"Slip and Fall" is:
Injuries caused by the failure of a premises owner or person in charge of maintaining the premises to carefully maintain an area to prevent injury.
"Slip and Fall" injuries include:
- Slipping on an unsafe floor surface
- Poor lighting
- Holes or unstable surfaces
- Failure to keep property safe
premises liability or "Slip and fall" - an ATTORNEY's overview
The "banana peel" or "black ice" slip and fall looks like slapstick. The results of such a fall are hardly comical to those having suffered from one. What's worse - the law places the burden of proof of a slippery substance or improper precautions on the person who has suffered injury.
A person who has been severely injured after a fall is often not in a condition to determine what caused them to fall.
These cases are never straightforward or simple. The premises owner may be liable for failing to clean up a spill on premises; failing to repair a condition which creates an "unnatural" build up of ice or snow out of doors; for using unnaturally slippery flooring in a high traffic area, with notice of the presence of water; by failing to guard against falls which the owner knew were likely; for using the wrong types of floor coating; by failing to provide proper or state-required guard or handrails; by failing to cover floor openings; or by any other means. There's also frequent disputes between landlord, tenant, and management company as to who, if anyone, was obliged to take care of the floor. Needless to say, the owner always says that a slip is the fault of the person who fell; sometimes, a jury agrees.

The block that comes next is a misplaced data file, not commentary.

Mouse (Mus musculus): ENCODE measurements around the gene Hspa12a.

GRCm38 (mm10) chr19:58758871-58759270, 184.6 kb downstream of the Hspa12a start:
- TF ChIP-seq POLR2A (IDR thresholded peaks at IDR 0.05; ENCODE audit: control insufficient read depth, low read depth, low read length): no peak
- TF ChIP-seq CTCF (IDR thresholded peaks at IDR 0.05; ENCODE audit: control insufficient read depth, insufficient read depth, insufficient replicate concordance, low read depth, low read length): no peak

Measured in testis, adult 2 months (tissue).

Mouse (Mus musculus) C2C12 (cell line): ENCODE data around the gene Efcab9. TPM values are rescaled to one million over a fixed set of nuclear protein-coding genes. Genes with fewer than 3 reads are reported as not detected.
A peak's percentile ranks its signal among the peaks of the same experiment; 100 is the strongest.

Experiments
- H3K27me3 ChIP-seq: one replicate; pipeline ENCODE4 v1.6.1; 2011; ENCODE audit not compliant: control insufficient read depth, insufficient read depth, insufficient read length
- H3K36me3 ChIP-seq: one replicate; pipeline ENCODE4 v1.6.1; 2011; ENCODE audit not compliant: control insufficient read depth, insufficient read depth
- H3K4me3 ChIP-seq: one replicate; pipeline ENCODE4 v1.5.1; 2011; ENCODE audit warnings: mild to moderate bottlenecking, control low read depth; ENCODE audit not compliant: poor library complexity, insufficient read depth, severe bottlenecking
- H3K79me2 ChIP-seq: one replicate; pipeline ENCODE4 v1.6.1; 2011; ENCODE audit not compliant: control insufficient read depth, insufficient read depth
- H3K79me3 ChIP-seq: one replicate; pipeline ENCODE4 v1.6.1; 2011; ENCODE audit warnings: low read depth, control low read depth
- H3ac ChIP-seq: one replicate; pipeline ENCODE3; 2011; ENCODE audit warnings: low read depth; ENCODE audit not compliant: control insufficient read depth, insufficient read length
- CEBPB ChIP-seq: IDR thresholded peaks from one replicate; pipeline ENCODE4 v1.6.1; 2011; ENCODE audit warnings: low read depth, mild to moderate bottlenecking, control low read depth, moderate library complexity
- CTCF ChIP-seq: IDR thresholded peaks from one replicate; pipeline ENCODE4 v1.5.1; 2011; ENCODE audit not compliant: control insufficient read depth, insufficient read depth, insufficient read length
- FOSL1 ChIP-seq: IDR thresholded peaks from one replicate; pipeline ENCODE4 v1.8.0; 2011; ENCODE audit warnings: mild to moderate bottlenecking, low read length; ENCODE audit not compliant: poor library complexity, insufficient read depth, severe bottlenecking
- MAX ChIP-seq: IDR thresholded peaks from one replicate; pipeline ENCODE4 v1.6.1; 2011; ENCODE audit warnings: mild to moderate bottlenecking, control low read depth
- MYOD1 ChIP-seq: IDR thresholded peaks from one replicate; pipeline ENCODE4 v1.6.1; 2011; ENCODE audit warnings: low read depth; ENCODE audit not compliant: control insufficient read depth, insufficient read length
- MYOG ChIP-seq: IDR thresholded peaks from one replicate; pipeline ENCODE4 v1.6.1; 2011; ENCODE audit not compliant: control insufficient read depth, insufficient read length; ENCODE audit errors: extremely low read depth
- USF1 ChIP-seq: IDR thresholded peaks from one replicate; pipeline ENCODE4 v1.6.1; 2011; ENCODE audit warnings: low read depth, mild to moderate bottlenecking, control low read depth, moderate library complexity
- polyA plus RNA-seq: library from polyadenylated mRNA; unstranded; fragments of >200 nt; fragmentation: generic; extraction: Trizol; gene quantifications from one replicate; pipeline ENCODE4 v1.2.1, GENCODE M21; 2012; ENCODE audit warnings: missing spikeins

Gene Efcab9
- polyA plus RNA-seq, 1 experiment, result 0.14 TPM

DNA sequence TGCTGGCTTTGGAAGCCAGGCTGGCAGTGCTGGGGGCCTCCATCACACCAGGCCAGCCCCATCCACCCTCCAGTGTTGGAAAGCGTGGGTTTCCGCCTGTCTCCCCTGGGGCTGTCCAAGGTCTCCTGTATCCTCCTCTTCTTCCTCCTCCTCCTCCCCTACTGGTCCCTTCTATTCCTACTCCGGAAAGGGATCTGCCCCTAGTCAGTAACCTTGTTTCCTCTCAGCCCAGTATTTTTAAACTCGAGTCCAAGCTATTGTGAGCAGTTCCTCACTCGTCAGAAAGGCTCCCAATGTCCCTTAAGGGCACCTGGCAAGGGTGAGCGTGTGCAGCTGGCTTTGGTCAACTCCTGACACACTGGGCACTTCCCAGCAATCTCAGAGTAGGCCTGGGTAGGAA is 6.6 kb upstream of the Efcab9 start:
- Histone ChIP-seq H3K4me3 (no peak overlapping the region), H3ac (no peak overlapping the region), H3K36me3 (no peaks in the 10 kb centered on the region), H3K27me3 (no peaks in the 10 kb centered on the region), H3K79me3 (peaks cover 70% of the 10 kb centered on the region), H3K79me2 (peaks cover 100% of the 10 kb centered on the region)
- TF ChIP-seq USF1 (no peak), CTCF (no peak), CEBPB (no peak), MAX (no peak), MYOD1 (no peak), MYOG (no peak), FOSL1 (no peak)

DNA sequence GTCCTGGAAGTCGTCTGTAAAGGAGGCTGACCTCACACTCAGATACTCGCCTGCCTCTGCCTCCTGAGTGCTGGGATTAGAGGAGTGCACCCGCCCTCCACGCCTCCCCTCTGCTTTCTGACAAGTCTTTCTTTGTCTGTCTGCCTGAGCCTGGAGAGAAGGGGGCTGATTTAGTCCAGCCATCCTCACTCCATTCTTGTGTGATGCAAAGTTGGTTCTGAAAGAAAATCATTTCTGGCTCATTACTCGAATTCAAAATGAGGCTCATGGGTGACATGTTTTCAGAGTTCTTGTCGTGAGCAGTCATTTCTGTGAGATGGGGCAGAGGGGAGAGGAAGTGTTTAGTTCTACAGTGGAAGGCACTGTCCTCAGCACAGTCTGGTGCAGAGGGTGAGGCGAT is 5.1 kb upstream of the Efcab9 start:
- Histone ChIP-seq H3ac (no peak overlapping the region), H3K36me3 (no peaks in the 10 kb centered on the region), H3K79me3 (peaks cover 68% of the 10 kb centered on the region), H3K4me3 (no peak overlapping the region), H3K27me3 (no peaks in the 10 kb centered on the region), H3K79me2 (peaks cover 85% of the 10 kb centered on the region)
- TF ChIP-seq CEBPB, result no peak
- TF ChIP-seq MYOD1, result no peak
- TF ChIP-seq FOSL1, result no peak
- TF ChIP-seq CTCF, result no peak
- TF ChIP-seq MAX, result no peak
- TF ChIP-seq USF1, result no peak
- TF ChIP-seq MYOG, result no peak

It's my job as your attorney to try to learn, through diligent investigation, witness interviews, testing and inquiry, what caused your fall, and to attribute that cause to the owner's or owner's agent's negligence, or failure to show appropriate care under the circumstances. This involves a fair amount of detective work, including taking depositions of security companies; analyzing video from security cameras; reviewing building permits, architect's and builder's files; and other investigation. Again, like many of these other fields, not only must your lawyer have the requisite expertise, but he also must have access to appropriate experts, where required, in skid coefficient and human safety factors, as well as familiarity with material safety and building codes. I've had success in this area where other lawyers have struggled. I, demonstrating not only the presence of the slippery condition, but also showing how it occurred; why it stayed; determining who was responsible for its removal; and documenting that person's failure to take advantage of opportunities to correct the condition.